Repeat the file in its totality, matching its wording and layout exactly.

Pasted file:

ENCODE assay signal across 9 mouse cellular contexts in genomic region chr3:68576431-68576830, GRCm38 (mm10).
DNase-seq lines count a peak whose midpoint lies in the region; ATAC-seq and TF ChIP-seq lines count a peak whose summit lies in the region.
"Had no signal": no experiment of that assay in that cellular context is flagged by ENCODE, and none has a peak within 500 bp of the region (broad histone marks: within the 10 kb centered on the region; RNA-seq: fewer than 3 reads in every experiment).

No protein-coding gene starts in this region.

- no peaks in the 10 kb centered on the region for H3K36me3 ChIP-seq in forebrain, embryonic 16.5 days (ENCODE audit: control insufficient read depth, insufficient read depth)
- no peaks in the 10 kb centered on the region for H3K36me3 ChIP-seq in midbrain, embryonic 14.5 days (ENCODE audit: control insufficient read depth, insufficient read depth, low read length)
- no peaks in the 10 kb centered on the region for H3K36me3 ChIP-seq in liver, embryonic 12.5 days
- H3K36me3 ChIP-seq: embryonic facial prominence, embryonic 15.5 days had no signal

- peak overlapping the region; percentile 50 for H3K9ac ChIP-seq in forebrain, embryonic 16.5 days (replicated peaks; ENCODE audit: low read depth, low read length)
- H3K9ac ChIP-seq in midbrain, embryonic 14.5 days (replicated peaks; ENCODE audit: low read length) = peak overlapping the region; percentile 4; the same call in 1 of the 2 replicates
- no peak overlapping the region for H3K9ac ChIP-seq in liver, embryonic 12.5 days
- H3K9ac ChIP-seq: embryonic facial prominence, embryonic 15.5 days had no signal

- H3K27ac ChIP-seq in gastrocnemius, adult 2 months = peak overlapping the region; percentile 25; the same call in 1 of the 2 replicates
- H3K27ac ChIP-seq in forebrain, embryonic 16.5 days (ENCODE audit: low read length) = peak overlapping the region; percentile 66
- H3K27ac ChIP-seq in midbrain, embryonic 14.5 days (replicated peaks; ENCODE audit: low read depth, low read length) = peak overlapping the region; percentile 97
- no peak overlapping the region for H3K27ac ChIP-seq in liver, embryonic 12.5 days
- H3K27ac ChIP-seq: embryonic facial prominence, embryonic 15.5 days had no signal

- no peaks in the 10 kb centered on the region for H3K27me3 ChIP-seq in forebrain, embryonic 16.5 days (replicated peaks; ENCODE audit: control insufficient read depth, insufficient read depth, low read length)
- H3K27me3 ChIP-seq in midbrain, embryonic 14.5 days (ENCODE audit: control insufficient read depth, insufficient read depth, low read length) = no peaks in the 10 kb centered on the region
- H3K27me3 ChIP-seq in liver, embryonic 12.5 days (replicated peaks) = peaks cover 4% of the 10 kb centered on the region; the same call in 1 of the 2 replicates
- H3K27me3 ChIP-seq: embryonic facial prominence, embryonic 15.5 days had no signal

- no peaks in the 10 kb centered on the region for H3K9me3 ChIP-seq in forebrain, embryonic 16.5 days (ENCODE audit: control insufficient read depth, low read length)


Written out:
ENCODE assay signal across 9 mouse cellular contexts in genomic region chr3:68576431-68576830, GRCm38 (mm10).
DNase-seq lines count a peak whose midpoint lies in the region; ATAC-seq and TF ChIP-seq lines count a peak whose summit lies in the region.
"Had no signal": no experiment of that assay in that cellular context is flagged by ENCODE, and none has a peak within 500 bp of the region (broad histone marks: within the 10 kb centered on the region; RNA-seq: fewer than 3 reads in every experiment).

No protein-coding gene starts in this region.

- no peaks in the 10 kb centered on the region for H3K36me3 ChIP-seq in forebrain, embryonic 16.5 days (ENCODE audit: control insufficient read depth, insufficient read depth)
- no peaks in the 10 kb centered on the region for H3K36me3 ChIP-seq in midbrain, embryonic 14.5 days (ENCODE audit: control insufficient read depth, insufficient read depth, low read length)
- no peaks in the 10 kb centered on the region for H3K36me3 ChIP-seq in liver, embryonic 12.5 days
- H3K36me3 ChIP-seq: embryonic facial prominence, embryonic 15.5 days had no signal

- peak overlapping the region; percentile 50 for H3K9ac ChIP-seq in forebrain, embryonic 16.5 days (replicated peaks; ENCODE audit: low read depth, low read length)
- H3K9ac ChIP-seq in midbrain, embryonic 14.5 days (replicated peaks; ENCODE audit: low read length) = peak overlapping the region; percentile 4; the same call in 1 of the 2 replicates
- no peak overlapping the region for H3K9ac ChIP-seq in liver, embryonic 12.5 days
- H3K9ac ChIP-seq: embryonic facial prominence, embryonic 15.5 days had no signal

- H3K27ac ChIP-seq in gastrocnemius, adult 2 months = peak overlapping the region; percentile 25; the same call in 1 of the 2 replicates
- H3K27ac ChIP-seq in forebrain, embryonic 16.5 days (ENCODE audit: low read length) = peak overlapping the region; percentile 66
- H3K27ac ChIP-seq in midbrain, embryonic 14.5 days (replicated peaks; ENCODE audit: low read depth, low read length) = peak overlapping the region; percentile 97
- no peak overlapping the region for H3K27ac ChIP-seq in liver, embryonic 12.5 days
- H3K27ac ChIP-seq: embryonic facial prominence, embryonic 15.5 days had no signal

- no peaks in the 10 kb centered on the region for H3K27me3 ChIP-seq in forebrain, embryonic 16.5 days (replicated peaks; ENCODE audit: control insufficient read depth, insufficient read depth, low read length)
- H3K27me3 ChIP-seq in midbrain, embryonic 14.5 days (ENCODE audit: control insufficient read depth, insufficient read depth, low read length) = no peaks in the 10 kb centered on the region
- H3K27me3 ChIP-seq in liver, embryonic 12.5 days (replicated peaks) = peaks cover 4% of the 10 kb centered on the region; the same call in 1 of the 2 replicates
- H3K27me3 ChIP-seq: embryonic facial prominence, embryonic 15.5 days had no signal

- no peaks in the 10 kb centered on the region for H3K9me3 ChIP-seq in forebrain, embryonic 16.5 days (ENCODE audit: control insufficient read depth, low read length)